WTB changes hands
November 18, 2009
Lt. Col. Everett Sharpe's work over the past two years has been unique.
"We were definitely building the airplane while flying," said Sharpe, who relinquished command of the Warrior Transition Battalion to Lt. Col. Edwin Larkin at an Oct. 21 ceremony at Dwight David Eisenhower Army Medical Center's flagpole.
Sharpe's task was no small undertaking. During his two years, he set a staff into place, helped to define the battalion's operating procedures and set up transportation contracts all while transitioning more than 1,000 Soldiers, helping them with pay problems, counseling them and putting them on the path of life after their treatment from service related injuries.
"It had unique challenges," he said. "No two Soldiers come to us with the same concerns."
As such, no two solutions were the same either.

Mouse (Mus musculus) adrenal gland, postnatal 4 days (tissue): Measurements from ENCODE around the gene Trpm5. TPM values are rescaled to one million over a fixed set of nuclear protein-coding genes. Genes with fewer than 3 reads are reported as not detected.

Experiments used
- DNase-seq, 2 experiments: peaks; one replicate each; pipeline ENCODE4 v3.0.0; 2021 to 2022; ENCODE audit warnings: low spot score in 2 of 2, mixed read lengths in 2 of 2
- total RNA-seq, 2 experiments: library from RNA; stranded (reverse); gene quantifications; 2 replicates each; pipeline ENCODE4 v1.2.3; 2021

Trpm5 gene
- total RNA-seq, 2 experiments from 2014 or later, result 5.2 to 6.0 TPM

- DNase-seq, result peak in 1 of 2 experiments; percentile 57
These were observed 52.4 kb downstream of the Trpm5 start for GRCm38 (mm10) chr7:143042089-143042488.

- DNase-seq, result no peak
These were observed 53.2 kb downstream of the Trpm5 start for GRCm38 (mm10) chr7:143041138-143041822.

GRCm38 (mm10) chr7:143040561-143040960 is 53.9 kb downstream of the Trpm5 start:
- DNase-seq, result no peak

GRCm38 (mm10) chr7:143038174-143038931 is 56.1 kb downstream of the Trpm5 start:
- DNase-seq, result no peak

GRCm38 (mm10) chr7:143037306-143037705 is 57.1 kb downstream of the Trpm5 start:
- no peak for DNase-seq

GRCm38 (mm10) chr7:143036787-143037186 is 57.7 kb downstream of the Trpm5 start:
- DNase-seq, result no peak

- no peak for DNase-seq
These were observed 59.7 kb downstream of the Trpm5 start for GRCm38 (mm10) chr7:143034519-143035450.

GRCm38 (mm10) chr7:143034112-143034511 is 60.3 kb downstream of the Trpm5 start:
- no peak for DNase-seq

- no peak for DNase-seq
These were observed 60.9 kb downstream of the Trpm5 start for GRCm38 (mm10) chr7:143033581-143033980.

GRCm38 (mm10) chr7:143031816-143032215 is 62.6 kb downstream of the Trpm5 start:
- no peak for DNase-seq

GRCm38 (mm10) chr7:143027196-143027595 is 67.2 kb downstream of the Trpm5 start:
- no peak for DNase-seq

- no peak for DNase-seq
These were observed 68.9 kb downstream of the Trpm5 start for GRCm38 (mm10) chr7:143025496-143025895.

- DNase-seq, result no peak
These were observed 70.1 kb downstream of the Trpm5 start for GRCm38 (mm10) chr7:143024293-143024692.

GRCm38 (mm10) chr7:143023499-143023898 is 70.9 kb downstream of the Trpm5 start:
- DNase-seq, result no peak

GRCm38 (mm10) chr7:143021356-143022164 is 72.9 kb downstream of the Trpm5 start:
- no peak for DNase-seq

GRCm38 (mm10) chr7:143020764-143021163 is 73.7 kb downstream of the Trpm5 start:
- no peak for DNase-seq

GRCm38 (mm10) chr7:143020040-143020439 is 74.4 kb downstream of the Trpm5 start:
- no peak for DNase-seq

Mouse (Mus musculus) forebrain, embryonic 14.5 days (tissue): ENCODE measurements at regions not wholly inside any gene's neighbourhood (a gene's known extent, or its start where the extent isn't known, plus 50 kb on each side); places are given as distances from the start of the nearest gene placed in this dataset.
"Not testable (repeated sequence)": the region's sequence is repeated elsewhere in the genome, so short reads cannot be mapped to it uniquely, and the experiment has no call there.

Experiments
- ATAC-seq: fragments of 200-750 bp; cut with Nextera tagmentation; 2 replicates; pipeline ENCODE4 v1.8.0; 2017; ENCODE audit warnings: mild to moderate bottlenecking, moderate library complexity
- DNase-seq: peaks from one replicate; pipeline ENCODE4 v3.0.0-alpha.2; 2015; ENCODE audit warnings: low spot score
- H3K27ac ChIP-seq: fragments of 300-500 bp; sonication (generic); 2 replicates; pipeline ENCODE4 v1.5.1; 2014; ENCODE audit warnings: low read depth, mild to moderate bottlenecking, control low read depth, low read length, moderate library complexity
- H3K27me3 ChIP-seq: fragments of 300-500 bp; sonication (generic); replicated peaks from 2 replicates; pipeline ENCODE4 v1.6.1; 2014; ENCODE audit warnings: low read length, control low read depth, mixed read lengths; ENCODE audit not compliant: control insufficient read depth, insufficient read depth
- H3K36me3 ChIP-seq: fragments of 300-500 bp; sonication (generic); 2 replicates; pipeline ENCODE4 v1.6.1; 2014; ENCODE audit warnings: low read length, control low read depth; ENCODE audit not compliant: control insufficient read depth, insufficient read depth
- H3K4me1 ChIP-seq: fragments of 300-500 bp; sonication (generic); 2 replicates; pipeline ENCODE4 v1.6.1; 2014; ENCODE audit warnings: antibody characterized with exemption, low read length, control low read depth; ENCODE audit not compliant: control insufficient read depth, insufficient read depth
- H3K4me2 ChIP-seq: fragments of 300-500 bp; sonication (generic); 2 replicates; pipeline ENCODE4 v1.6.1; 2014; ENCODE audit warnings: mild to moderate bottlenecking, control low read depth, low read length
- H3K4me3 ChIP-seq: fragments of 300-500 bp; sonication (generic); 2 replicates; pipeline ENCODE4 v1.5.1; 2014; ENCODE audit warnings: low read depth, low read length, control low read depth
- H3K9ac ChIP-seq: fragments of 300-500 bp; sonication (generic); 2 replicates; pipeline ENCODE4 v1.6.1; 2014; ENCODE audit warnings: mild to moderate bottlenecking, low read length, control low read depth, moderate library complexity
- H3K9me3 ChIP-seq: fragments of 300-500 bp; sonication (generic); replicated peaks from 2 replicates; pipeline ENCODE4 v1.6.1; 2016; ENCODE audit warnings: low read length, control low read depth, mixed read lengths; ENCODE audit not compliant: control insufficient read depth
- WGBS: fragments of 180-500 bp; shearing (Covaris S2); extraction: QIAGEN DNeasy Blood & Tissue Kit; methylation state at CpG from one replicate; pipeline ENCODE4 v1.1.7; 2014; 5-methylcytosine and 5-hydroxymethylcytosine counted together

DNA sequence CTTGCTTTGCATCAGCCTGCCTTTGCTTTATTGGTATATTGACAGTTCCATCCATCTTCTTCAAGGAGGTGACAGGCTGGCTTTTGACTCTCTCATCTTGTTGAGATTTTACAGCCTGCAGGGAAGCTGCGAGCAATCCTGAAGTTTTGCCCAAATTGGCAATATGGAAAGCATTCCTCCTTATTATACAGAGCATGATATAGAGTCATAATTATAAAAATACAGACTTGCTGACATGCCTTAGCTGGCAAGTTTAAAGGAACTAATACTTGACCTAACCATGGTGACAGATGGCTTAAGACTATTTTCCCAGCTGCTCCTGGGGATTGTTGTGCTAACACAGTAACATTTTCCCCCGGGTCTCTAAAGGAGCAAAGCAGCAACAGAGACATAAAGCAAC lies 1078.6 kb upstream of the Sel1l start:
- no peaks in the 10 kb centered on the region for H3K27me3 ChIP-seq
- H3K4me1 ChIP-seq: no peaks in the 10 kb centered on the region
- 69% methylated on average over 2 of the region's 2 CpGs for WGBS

Sharpe thanked Command Sgt. Maj. Lester Williams, who was an invaluable asset to the formation of the battalion.
"He was often a one-man staff and didn't wait to get things done," Sharpe said.
Brig. Gen. W. Bryan Gamble, commanding general of Dwight David Eisenhower Army Medical Center and deputy commanding general of the Southern Regional Medical Command Provisional Readiness, praised Sharpe's efforts.
"He set the standards for all warrior transition units across the country in building the battalion from scratch. No standard previously existed. They've received the best care anywhere," he said.
Succeeding Sharpe is Larkin, who is entering his 28th year with the Army National Guard. His most recent assignment was in Washington where he served as an Army Congressional Fellow and Legislative Liaison Officer.
"You are charged with a great opportunity to serve our nation's heroes," said Gamble.
Larkin said he was ready for the challenge.
"No job could be more important or rewarding than being entrusted with the care of our warriors," said Larkin.
He promised to continue the work Sharpe began and do the utmost for the nation's wounded warriors.
"The world's best warriors will receive the world's best care," he said.